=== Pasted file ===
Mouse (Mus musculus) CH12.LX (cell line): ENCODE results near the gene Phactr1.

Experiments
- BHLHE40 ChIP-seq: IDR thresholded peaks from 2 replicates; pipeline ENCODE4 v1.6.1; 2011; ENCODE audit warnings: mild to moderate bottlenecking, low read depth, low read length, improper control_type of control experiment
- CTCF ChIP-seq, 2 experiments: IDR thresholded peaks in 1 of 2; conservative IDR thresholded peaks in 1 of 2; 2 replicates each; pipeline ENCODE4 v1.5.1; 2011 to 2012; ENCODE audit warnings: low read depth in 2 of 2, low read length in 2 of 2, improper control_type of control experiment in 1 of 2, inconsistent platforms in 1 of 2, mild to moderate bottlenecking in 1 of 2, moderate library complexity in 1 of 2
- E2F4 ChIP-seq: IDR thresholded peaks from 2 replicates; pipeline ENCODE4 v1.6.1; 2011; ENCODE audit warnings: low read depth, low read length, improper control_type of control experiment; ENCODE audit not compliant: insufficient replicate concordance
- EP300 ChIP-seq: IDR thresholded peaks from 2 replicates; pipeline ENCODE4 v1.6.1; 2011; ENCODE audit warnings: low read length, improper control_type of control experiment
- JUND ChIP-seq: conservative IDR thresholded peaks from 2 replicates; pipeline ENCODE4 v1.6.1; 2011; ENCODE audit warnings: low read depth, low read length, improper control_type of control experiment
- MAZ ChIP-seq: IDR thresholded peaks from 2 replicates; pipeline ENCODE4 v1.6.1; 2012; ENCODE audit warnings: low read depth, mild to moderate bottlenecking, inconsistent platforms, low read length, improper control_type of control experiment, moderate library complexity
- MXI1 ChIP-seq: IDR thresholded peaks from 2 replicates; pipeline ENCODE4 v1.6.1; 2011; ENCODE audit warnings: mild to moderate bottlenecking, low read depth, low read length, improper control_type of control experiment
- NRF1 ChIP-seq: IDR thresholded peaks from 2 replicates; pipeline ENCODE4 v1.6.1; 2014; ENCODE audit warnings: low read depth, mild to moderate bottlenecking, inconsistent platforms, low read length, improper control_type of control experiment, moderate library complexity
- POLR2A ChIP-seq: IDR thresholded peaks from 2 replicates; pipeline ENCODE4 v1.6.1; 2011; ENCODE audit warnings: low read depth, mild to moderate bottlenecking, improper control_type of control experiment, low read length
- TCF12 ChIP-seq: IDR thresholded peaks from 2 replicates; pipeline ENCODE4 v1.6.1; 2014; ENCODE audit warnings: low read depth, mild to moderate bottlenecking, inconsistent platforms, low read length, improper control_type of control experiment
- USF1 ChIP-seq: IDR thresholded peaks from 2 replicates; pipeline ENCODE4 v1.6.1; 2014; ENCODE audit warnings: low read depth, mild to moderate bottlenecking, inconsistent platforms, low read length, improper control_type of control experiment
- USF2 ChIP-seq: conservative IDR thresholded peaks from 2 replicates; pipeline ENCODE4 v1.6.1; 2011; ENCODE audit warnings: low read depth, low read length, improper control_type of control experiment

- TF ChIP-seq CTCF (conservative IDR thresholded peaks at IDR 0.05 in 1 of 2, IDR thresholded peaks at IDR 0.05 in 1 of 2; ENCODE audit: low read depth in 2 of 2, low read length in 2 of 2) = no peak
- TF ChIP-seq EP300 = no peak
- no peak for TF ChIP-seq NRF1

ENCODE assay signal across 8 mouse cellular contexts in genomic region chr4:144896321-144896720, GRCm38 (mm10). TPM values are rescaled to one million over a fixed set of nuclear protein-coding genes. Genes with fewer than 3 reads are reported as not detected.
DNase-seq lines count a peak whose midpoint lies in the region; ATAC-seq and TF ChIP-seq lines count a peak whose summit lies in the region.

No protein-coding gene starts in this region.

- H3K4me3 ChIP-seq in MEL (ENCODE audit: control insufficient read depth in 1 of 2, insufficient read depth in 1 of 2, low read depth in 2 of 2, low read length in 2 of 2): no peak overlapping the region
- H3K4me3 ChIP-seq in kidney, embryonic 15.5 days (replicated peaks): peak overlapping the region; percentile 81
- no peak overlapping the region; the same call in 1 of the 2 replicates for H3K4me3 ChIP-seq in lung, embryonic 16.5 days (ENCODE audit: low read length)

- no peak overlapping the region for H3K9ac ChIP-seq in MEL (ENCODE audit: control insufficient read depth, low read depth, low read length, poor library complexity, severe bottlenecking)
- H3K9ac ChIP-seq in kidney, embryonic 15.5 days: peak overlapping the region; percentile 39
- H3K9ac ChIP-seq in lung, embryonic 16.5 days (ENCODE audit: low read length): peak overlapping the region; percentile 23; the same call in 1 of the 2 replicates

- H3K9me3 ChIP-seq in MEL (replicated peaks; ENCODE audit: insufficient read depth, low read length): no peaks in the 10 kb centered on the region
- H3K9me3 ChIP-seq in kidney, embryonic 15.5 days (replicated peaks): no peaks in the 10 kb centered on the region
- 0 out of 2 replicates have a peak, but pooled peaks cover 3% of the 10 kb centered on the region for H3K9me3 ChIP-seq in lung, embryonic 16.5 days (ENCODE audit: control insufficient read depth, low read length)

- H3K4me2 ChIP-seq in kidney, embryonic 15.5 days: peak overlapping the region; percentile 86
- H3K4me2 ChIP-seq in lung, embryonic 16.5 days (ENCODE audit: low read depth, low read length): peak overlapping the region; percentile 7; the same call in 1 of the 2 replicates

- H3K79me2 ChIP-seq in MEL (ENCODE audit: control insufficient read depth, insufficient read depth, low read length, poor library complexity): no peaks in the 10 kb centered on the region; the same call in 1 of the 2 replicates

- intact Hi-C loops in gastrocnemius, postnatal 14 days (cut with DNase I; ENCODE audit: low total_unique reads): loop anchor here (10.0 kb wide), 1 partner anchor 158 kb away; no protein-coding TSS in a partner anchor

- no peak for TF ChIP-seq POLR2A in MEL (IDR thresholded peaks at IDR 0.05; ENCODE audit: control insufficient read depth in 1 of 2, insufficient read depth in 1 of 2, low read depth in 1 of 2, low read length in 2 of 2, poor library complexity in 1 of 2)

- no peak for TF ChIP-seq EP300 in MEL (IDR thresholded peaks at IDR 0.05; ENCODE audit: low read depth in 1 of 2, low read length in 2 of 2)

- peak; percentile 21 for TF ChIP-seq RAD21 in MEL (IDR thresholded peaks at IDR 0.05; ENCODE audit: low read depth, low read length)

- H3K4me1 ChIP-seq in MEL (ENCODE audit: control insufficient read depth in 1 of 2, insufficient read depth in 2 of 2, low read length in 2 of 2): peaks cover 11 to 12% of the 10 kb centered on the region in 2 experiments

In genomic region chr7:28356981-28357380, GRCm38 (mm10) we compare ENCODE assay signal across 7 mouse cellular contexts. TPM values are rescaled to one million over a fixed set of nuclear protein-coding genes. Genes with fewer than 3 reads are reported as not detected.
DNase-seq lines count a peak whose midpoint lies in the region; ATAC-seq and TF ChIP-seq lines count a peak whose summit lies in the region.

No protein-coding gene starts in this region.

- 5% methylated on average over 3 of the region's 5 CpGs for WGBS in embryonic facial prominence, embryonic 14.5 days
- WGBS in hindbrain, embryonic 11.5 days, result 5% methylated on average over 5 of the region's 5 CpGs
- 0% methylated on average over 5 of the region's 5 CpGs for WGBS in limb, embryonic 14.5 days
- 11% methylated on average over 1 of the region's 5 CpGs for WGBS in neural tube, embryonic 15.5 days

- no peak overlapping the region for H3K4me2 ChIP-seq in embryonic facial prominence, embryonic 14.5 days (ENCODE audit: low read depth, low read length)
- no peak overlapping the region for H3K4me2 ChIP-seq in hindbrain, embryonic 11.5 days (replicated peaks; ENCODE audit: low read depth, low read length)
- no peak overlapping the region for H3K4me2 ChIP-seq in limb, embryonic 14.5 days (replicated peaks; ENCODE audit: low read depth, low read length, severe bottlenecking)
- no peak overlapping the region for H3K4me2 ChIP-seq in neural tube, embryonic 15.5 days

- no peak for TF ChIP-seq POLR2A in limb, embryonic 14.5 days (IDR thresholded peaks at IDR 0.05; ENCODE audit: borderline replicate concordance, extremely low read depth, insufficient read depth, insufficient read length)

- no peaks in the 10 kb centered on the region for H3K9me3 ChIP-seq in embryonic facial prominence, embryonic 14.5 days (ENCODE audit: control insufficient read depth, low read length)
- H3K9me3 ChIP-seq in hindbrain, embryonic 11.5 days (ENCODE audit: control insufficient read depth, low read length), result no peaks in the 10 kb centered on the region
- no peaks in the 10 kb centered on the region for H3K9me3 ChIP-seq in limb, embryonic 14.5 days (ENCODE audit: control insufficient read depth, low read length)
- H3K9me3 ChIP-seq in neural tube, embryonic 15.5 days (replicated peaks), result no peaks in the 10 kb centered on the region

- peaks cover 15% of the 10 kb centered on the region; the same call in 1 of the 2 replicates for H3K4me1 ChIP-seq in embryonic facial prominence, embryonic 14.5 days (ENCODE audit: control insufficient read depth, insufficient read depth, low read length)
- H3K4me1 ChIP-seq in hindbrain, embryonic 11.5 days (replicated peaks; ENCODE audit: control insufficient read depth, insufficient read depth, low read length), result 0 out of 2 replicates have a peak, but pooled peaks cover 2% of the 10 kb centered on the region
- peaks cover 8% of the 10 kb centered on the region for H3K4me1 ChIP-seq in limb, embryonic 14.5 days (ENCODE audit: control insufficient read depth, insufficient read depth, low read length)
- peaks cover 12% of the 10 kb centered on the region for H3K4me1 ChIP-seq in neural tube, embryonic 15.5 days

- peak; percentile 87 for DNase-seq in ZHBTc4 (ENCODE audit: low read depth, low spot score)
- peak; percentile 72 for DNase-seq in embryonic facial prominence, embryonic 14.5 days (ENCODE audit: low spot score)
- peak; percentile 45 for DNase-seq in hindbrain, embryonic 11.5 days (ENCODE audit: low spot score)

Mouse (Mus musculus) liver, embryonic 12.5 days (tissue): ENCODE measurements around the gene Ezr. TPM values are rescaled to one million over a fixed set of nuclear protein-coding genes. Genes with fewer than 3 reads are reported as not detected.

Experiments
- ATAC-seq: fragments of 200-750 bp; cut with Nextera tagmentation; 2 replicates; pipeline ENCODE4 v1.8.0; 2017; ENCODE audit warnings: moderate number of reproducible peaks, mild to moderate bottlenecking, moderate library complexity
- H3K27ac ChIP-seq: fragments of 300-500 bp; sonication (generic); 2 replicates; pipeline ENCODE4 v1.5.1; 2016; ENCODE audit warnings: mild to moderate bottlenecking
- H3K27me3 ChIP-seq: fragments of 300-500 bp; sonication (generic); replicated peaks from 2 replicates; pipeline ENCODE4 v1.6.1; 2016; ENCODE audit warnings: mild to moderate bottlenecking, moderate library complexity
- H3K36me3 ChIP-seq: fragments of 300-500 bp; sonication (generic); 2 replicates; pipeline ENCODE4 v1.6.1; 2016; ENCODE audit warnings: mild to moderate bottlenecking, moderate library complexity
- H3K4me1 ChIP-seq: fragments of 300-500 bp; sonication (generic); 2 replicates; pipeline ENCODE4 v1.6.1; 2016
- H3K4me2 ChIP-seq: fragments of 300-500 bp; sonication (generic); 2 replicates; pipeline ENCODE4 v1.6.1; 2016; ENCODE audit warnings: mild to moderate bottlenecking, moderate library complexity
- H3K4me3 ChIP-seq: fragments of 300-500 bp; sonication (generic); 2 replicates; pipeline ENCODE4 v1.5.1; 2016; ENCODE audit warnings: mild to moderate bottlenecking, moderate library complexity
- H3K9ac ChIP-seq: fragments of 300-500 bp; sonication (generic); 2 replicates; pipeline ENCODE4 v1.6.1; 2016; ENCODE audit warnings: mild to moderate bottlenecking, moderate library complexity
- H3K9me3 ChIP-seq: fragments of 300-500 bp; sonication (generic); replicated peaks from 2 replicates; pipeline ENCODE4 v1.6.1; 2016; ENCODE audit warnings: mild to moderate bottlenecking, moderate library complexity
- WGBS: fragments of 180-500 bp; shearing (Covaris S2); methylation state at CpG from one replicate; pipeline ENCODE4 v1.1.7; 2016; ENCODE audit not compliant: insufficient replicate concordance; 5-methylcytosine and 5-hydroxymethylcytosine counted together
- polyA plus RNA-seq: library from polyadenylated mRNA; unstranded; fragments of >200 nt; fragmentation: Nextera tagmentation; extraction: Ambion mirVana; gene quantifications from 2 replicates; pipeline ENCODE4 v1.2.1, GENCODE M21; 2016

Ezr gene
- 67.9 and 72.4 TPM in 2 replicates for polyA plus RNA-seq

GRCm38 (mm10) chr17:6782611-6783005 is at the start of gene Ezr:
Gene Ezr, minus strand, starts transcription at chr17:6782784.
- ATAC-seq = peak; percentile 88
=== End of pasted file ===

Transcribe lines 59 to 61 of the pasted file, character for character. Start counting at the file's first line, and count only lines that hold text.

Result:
- peak; percentile 72 for DNase-seq in embryonic facial prominence, embryonic 14.5 days (ENCODE audit: low spot score)
- peak; percentile 45 for DNase-seq in hindbrain, embryonic 11.5 days (ENCODE audit: low spot score)

Mouse (Mus musculus) liver, embryonic 12.5 days (tissue): ENCODE measurements around the gene Ezr. TPM values are rescaled to one million over a fixed set of nuclear protein-coding genes. Genes with fewer than 3 reads are reported as not detected.